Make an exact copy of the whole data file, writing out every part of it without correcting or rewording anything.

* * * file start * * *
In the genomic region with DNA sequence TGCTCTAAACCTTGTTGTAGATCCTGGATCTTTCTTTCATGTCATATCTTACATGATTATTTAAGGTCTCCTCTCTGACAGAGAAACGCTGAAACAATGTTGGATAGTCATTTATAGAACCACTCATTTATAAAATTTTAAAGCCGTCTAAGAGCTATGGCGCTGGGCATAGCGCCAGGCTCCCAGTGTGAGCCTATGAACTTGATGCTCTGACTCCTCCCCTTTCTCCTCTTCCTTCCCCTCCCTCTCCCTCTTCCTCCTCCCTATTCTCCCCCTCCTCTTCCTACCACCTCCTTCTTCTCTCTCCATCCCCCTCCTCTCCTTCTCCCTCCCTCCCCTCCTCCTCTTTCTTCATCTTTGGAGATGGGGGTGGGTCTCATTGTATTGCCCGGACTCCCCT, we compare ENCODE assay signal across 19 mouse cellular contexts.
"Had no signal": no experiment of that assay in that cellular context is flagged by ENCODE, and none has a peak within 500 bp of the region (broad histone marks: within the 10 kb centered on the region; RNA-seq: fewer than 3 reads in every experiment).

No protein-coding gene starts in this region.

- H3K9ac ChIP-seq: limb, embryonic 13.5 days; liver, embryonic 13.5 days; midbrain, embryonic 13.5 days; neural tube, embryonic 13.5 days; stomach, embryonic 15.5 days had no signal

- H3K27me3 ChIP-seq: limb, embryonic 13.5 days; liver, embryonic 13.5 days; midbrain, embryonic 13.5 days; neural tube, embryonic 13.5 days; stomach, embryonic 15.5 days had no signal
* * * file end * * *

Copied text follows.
In the genomic region with DNA sequence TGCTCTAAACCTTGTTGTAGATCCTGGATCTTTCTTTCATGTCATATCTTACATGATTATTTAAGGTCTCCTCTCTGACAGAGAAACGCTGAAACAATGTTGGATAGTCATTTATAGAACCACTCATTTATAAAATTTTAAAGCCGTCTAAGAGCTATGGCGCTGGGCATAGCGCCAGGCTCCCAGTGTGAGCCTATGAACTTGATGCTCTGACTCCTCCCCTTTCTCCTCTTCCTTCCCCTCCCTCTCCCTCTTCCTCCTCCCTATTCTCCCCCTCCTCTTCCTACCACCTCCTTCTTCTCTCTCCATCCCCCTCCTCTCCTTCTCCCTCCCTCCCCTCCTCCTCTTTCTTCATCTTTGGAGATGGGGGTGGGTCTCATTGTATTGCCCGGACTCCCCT, we compare ENCODE assay signal across 19 mouse cellular contexts.
"Had no signal": no experiment of that assay in that cellular context is flagged by ENCODE, and none has a peak within 500 bp of the region (broad histone marks: within the 10 kb centered on the region; RNA-seq: fewer than 3 reads in every experiment).

No protein-coding gene starts in this region.

- H3K9ac ChIP-seq: limb, embryonic 13.5 days; liver, embryonic 13.5 days; midbrain, embryonic 13.5 days; neural tube, embryonic 13.5 days; stomach, embryonic 15.5 days had no signal

- H3K27me3 ChIP-seq: limb, embryonic 13.5 days; liver, embryonic 13.5 days; midbrain, embryonic 13.5 days; neural tube, embryonic 13.5 days; stomach, embryonic 15.5 days had no signal